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Poor Nigeria has gotten bad press in the last few years, what with e-mail scams, corruption and bribery, and the conflict surrounding oil extraction in the Niger delta. I could go on and on.
It is still a place close to my heart. Before the Biafra war, my uncle and his family lived in Port Harcourt. Two of the first men I loved were Nigerian students in America, and I studied Yoruba for a year to try to understand what they were saying to their friends. I myself later spent a summer in Nigeria as a volunteer. After all I had read, I was like a Back-to-Africa devotee. If there hadn’t been so much sewage running in the gutters, I would have kissed the ground. Ebute-Meta in Lagos, the markets, the women in wrappers carrying goods on their heads, the scent of wood fires, the talking drums…. reading this blog can be to your most humble advantage. Please send 50 million naira to the following address:
Oh, sorry about that.
Anyway, I wanted to write this time about some books about Nigeria – and some music, too!
I was disappointed in this book. Having spent time in Nigeria, I looked forward to a return visit with the added interest of a mystery. But the writing was dull and there was very little local color, for my money, except for references to the heat and corruption. There are other, better, books set in Nigeria.
This is a well-written novel with a quality I look for in good fiction: surprising sentences. There’s a full spectrum of local color, and the story highlights important issues in Southwestern Nigeria. For once, a white writer focuses on Black people in Africa instead of making everything about “us.” (Watson is a British woman married to a Nigerian man.) I really liked the main character, Blessing, a 12-year-old girl, and continue to wish her well. Highly recommended.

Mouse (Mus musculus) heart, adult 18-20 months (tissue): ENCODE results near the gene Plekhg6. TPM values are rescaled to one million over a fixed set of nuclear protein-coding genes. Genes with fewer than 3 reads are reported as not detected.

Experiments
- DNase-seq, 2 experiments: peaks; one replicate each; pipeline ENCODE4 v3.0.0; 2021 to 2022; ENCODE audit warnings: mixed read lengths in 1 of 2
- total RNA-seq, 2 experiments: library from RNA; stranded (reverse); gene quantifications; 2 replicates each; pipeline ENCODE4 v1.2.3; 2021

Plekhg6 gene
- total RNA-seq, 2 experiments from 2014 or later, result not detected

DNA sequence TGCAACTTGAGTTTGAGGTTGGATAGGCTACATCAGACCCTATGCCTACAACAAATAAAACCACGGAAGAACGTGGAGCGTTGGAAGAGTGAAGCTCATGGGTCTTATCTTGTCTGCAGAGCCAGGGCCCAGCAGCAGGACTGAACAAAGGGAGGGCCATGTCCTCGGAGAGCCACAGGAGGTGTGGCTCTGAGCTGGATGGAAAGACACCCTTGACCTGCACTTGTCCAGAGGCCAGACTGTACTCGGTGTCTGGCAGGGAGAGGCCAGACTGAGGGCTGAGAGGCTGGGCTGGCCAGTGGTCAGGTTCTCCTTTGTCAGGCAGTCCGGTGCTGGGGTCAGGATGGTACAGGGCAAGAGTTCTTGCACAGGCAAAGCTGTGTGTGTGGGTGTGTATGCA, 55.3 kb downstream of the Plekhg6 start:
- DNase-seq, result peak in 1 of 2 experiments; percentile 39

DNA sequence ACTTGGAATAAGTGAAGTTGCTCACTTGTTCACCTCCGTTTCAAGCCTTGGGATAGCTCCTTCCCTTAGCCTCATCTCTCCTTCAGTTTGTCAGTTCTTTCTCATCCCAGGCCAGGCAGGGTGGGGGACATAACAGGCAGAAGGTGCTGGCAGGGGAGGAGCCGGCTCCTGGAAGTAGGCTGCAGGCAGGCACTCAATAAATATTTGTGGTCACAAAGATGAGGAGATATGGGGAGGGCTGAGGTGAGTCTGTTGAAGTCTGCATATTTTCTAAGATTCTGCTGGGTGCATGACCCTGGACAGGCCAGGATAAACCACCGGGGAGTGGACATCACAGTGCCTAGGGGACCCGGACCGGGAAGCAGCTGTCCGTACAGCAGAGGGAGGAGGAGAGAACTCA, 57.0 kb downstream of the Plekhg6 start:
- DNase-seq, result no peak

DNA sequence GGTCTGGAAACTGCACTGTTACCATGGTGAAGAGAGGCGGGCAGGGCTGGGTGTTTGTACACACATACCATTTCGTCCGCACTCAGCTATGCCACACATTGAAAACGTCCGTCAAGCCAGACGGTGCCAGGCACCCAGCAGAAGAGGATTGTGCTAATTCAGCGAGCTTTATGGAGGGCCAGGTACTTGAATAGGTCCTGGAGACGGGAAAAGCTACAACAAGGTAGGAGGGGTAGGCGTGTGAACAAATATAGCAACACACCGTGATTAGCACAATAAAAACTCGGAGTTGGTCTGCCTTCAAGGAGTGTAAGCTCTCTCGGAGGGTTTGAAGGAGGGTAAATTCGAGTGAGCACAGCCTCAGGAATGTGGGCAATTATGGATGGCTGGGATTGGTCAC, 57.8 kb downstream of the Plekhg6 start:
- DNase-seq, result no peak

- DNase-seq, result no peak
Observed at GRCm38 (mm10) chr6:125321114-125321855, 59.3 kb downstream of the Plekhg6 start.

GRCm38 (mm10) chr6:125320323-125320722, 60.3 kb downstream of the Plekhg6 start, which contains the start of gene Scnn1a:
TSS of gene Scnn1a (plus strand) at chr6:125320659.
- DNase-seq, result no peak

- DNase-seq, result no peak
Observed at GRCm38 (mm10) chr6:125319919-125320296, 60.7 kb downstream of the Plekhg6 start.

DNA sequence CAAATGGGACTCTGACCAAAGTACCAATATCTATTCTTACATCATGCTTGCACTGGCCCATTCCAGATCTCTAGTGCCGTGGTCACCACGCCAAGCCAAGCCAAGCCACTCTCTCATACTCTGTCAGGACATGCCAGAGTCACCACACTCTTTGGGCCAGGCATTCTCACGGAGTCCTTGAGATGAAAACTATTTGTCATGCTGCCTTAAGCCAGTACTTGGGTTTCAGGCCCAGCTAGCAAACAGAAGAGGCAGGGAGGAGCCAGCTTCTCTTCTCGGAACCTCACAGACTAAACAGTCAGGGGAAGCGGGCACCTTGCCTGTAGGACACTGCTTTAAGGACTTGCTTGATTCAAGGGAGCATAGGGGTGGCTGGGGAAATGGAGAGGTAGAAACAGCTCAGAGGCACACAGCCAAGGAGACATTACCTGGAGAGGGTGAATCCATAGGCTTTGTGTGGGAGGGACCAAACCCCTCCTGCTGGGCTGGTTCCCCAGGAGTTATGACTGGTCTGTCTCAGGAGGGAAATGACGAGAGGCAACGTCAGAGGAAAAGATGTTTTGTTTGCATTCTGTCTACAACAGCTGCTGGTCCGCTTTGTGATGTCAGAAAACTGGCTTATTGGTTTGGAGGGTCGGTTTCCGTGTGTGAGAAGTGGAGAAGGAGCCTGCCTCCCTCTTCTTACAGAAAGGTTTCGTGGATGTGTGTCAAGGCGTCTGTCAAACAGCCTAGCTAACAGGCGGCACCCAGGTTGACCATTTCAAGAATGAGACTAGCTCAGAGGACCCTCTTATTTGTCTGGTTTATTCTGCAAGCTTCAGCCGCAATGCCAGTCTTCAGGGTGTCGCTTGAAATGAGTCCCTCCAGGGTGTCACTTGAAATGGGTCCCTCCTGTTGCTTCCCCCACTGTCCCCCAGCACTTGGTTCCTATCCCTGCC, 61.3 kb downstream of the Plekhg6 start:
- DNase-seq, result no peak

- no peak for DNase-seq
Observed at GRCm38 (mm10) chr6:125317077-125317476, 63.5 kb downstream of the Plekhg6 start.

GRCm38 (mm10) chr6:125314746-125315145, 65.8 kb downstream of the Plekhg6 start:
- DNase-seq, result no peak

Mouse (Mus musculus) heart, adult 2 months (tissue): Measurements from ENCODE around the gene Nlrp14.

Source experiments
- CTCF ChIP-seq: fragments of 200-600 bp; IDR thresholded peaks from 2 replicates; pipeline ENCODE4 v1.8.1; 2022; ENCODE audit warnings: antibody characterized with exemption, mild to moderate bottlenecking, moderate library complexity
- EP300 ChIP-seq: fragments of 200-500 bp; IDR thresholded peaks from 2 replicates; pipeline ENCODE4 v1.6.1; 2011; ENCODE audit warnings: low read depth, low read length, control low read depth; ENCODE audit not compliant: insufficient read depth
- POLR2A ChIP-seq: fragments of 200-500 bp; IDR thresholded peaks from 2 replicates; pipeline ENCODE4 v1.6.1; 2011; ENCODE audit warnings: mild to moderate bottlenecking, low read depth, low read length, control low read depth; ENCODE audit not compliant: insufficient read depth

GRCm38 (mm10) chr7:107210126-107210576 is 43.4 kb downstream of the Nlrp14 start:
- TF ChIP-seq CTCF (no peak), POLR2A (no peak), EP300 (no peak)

A classic – deservedly on many summer reading lists for students. Tells how European colonialism and missionary work disrupt an Igbo village in Nigeria. But that village, and the central character, are not perfect even before the coming of the foreigners. It’s an almost universal story about life in the twentieth-century developing world. If you’ve already read it, why not read it again?
Soyinka is a Nobel Prize-winning Nigerian playwright, poet, and novelist. His widely praised first memoir, Aké, was about his childhood. Here he talks about his life as a writer and public intellectual, who has been imprisoned and gone into exile because of his insistence on speaking truth to power: that is, to the authorities in his native country.
In this first novel, Adichie tells the coming-of-age story of 15-year-old Kambili, who finds freedom when she and her brother are allowed to leave the home their father rules with a brutal iron hand. In the home of an aunt in the Nigerian city of Nsukka, they find laughter, nutmeg, curry, and affectionate disagreements. Her brother learns to garden and is given purple hibiscus to plant. The story has a tragic denouement, but ends with tender family feeling.
Cheerful high life music by the great King Sunny Ade and His African Beats. You’ll need it after reading some of these books. Some consider this a masterpiece.
Another terrific King Sunny Ade album – his first studio album in ten years, apparently. Like “Juju Music,” it gets five stars on Amazon.
Photo credit: eutrophication&hypoxia
Vaughn H. works at Half Moon Bay Library and goes out on the Bookmobile.